Supporting Digital Project Goals for Web & Software Development

February 8, 2020

Tony Zipparro

We feel we provide a great opportunity to partner with many innovative companies because of the way our philosophy about design and development aligns with situational needs. For starters we believe that a large project undertaking (in terms of time and scope) requires thinking of it as two separate components. 

The Two Components of Digital Projects

The first component is the discovery, research and strategic recommendations that will help you fully realize the scope you need to build. This will help to draw out information from your organization and multiple departments, making an upfront investment in building the foundation of the relationship to truly understand the pain points and business value goals. In this stage we truly challenge you and your team as a business, in order to advocate for making the right decisions. This includes the root of decision directions and how that ties back to measurement of overall KPIs. 

These conversations will help to uncover why specific integrations are being utilized. And while never trying to reinvent the wheel, we aim to confirm whether continued use of them is the best path forward or if identifying another opportunity provides a path of lesser resistance. We not only take into account the benefits of one tool or software over another, but the shimmer effect it has on an organization in terms of legacy usage, opinions, retraining and technical debt. 

Only after fully flushing these ideas and features out into a finite architecture and scope that detail how operational teams within your organization are affected, then should focus be turned to executing. This execution can be more commonly thought of as the primary outputs of a redesign (that you are aiming for). They are the wireframes, the designs and the developed features, functions and pages that your customers will interact with and your team administer through. They are the external integrations from ERPs, CRMs, Google Analytics and a myriad of other scripts for software being leveraged.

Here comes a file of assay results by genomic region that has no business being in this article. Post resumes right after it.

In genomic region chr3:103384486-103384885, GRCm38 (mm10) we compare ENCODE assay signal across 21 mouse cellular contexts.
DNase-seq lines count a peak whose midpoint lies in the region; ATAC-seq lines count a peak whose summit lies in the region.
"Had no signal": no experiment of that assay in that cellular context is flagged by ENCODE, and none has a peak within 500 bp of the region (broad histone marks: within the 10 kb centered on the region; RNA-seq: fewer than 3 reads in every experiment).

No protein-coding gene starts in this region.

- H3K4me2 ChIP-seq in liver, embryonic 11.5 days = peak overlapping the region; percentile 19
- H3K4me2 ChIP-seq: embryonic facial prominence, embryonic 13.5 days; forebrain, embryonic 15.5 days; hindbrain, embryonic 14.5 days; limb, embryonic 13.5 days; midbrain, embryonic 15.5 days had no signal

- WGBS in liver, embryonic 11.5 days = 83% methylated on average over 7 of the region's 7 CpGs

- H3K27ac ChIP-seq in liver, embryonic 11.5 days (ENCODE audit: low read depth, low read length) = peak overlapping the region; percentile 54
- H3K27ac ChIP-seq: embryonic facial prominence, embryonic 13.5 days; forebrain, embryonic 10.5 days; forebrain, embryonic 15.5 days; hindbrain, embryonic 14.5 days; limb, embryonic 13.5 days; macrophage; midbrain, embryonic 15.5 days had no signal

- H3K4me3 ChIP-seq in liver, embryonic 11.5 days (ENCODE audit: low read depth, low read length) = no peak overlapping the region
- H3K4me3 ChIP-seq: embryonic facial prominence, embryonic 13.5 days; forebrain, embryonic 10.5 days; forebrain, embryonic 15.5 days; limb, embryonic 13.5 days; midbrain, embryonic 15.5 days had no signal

Our goal throughout the project is to unearth answers to questions that are often left dormant. We are not a feature or function factory that blindly builds out requests. We aim to adhere to best standards in design and development. And that most importantly accommodates for best practices in development, creating out CI / CD pipelines, writing automated tests that reduce error backlog and / or downtime and overall training of the system in order to most efficiently utilize the inherent features. 

How does that fall into service buckets we offer?

Below we have detailed out the main components and a description of how what we know of typical digital projects thus far would apply. While we have had a myriad of experience with all types of clients executing on what you may technically need designed and developed, we believe our true differentiator is the focus and expertise we possess in terms of consulting you and your organization and applying the human perspective to these communications.

Strategy

  • Workshops & Outputs
  • UX Flow
    • Outline the actual desired UX flow as related to the user types / personas on the site. This is created for both your end users (web visitors) and your internal team. This UX flow is then combined with other research and strategy components to overlay on the the site mapping, content mapping and wireframes being created. 
  • Clickable Prototype
    • Each UX flow is detailed in a single prototype in order to help start to combine finalization of data modeling and data mapping. These are used to help guide scope and development-centric estimations or features, functions and time blocks. 
  • Site Architecture
    • The technology STACK, the communication hierarchy and the system architecture of how all the parts fit together into one cohesive unit. This will be preceded by many discussions about technology, DevOps and SysAdmin expectations and needs within the organization.